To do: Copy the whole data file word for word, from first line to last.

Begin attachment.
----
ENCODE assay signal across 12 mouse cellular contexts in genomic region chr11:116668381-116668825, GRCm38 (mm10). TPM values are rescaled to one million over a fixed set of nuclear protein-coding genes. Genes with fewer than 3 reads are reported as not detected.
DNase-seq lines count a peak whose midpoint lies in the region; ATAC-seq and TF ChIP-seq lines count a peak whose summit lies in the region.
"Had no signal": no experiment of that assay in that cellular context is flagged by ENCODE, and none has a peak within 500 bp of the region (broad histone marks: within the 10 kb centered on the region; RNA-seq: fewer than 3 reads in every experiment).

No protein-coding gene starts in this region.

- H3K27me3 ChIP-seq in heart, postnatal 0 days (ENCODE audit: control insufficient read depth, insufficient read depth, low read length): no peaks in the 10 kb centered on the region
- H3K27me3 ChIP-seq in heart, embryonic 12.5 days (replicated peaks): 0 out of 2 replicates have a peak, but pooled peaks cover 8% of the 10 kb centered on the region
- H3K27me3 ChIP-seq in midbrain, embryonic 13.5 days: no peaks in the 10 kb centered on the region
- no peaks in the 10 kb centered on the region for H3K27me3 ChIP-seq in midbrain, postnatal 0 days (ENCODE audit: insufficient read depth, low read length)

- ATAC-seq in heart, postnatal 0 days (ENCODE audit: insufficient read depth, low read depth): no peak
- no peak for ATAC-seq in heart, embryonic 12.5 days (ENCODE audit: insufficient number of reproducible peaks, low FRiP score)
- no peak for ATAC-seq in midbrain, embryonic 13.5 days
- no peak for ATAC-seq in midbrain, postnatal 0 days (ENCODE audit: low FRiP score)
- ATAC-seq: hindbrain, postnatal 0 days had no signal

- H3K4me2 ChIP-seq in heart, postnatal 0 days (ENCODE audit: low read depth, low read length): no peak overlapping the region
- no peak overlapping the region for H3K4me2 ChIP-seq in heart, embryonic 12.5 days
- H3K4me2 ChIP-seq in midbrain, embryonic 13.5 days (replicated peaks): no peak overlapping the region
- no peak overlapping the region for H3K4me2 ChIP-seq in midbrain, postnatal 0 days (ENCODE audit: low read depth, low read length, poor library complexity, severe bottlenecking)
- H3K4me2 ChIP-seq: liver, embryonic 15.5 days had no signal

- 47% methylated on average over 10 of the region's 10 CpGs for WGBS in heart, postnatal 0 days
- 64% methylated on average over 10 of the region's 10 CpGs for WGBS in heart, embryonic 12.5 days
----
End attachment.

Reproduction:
ENCODE assay signal across 12 mouse cellular contexts in genomic region chr11:116668381-116668825, GRCm38 (mm10). TPM values are rescaled to one million over a fixed set of nuclear protein-coding genes. Genes with fewer than 3 reads are reported as not detected.
DNase-seq lines count a peak whose midpoint lies in the region; ATAC-seq and TF ChIP-seq lines count a peak whose summit lies in the region.
"Had no signal": no experiment of that assay in that cellular context is flagged by ENCODE, and none has a peak within 500 bp of the region (broad histone marks: within the 10 kb centered on the region; RNA-seq: fewer than 3 reads in every experiment).

No protein-coding gene starts in this region.

- H3K27me3 ChIP-seq in heart, postnatal 0 days (ENCODE audit: control insufficient read depth, insufficient read depth, low read length): no peaks in the 10 kb centered on the region
- H3K27me3 ChIP-seq in heart, embryonic 12.5 days (replicated peaks): 0 out of 2 replicates have a peak, but pooled peaks cover 8% of the 10 kb centered on the region
- H3K27me3 ChIP-seq in midbrain, embryonic 13.5 days: no peaks in the 10 kb centered on the region
- no peaks in the 10 kb centered on the region for H3K27me3 ChIP-seq in midbrain, postnatal 0 days (ENCODE audit: insufficient read depth, low read length)

- ATAC-seq in heart, postnatal 0 days (ENCODE audit: insufficient read depth, low read depth): no peak
- no peak for ATAC-seq in heart, embryonic 12.5 days (ENCODE audit: insufficient number of reproducible peaks, low FRiP score)
- no peak for ATAC-seq in midbrain, embryonic 13.5 days
- no peak for ATAC-seq in midbrain, postnatal 0 days (ENCODE audit: low FRiP score)
- ATAC-seq: hindbrain, postnatal 0 days had no signal

- H3K4me2 ChIP-seq in heart, postnatal 0 days (ENCODE audit: low read depth, low read length): no peak overlapping the region
- no peak overlapping the region for H3K4me2 ChIP-seq in heart, embryonic 12.5 days
- H3K4me2 ChIP-seq in midbrain, embryonic 13.5 days (replicated peaks): no peak overlapping the region
- no peak overlapping the region for H3K4me2 ChIP-seq in midbrain, postnatal 0 days (ENCODE audit: low read depth, low read length, poor library complexity, severe bottlenecking)
- H3K4me2 ChIP-seq: liver, embryonic 15.5 days had no signal

- 47% methylated on average over 10 of the region's 10 CpGs for WGBS in heart, postnatal 0 days
- 64% methylated on average over 10 of the region's 10 CpGs for WGBS in heart, embryonic 12.5 days